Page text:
OCTOBER: Southern Living magazine recognizes our founder, Paula, as part of its first Beauty Awards, which honor “real Southern women doing extraordinary things.”

OCTOBER: Catherin, GAIA’s first refugee artisan and the inspiration behind the company, becomes a U.S. citizen. In November, she voted for the very first time.

GAIA Refugee Artisans

OCTOBER: Demand for GAIA’s products reaches the point where we're ready to welcome new refugee artisans to the team. One of the first ladies, Kholoud, is pictured here on her first day on the job.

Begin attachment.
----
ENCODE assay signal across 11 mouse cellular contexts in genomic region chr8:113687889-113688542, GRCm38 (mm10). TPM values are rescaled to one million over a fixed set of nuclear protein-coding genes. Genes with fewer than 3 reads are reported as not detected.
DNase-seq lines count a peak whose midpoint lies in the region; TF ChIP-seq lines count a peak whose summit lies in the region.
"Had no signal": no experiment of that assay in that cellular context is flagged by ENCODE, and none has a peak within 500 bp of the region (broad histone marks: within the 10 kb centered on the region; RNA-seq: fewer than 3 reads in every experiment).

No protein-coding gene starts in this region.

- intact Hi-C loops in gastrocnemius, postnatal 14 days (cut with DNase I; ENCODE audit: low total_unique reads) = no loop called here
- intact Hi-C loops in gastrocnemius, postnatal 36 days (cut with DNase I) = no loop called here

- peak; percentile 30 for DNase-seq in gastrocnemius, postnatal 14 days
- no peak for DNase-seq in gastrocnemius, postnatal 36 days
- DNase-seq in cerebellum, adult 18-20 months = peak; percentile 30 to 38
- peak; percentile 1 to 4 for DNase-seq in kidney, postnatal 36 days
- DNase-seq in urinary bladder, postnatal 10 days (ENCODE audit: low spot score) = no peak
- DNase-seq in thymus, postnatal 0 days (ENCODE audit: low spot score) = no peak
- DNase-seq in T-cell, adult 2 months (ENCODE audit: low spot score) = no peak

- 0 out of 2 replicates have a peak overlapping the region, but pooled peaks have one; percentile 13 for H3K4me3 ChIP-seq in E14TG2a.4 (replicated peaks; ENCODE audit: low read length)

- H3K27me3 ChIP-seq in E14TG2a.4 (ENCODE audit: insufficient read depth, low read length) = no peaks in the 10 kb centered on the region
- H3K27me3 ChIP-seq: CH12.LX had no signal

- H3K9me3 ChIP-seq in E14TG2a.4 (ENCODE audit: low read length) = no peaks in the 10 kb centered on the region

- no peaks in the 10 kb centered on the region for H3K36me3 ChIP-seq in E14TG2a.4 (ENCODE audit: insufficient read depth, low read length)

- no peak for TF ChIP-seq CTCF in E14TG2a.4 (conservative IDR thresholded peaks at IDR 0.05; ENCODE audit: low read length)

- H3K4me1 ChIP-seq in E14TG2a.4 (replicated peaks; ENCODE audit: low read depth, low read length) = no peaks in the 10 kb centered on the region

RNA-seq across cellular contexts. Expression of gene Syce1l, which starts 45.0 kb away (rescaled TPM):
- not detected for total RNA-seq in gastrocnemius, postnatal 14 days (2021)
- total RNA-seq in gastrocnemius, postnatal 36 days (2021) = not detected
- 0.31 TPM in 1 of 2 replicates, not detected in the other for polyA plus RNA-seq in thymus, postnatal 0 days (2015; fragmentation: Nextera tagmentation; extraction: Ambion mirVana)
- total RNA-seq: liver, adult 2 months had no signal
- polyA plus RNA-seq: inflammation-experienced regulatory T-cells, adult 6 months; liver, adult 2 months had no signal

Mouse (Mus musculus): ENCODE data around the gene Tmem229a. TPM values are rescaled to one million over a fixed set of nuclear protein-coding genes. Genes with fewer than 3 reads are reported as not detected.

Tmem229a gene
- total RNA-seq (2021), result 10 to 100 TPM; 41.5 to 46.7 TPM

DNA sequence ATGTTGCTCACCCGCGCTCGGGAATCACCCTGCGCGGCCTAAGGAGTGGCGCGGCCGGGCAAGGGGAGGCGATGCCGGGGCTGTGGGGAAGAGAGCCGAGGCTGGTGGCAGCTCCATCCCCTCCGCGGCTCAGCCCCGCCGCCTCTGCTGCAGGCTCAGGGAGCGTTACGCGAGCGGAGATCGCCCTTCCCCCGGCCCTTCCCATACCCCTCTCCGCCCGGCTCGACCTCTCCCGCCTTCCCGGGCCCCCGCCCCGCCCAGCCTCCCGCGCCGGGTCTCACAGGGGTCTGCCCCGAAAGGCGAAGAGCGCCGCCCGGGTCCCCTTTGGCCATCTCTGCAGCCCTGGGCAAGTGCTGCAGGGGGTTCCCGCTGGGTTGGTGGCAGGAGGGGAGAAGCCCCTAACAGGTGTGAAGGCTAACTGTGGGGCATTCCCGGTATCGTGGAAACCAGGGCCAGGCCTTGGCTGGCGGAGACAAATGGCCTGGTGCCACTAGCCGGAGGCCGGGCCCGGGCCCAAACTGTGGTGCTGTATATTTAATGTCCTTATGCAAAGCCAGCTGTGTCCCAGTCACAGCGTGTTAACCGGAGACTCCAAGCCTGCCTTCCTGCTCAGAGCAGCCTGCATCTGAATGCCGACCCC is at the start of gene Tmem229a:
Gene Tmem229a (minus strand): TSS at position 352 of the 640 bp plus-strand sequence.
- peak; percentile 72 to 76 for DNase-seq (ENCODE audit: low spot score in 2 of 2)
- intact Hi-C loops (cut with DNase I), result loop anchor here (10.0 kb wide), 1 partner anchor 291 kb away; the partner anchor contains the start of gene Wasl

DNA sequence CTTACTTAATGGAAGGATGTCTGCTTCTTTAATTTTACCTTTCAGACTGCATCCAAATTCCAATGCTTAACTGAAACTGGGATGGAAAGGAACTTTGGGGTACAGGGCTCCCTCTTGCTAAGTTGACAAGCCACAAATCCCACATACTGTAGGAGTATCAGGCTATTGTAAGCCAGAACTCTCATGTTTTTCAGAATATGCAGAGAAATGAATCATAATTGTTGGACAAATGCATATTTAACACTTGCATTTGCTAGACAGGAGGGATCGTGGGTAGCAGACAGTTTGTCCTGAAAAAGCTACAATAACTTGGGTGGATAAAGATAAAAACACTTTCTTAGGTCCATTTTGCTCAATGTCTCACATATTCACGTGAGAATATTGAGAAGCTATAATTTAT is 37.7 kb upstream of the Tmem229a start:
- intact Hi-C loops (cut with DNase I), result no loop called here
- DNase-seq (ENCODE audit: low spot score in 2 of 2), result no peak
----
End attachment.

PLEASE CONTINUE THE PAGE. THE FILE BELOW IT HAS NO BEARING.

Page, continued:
GAIA Refugee Women

NOVEMBER: The beautiful and talented Bothina is promoted to Refugee Artisan Coordinator and Trainer.

GAIA Laurel Necklace

DECEMBER: The Laurel necklace goes live. This stunning addition to our jewelry collection was designed by Huddy and is made with love by Congolese refugee artisan Feza.

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Why Refugees??

GAIA Empowered Women

Hi GAIA Family, Paula here!  In the midst of all the holiday hustle & bustle - when we can easily get caught up in the stress of shopping, getting cards out, and traffic woes (guilty)  - I wanted to pause, and take a moment to write about something close to my heart.

Since founding GAIA in 2009, I’m often asked “Why refugees?” There are so many people out there who need help, what is it about this group in particular that made me want to advocate for them?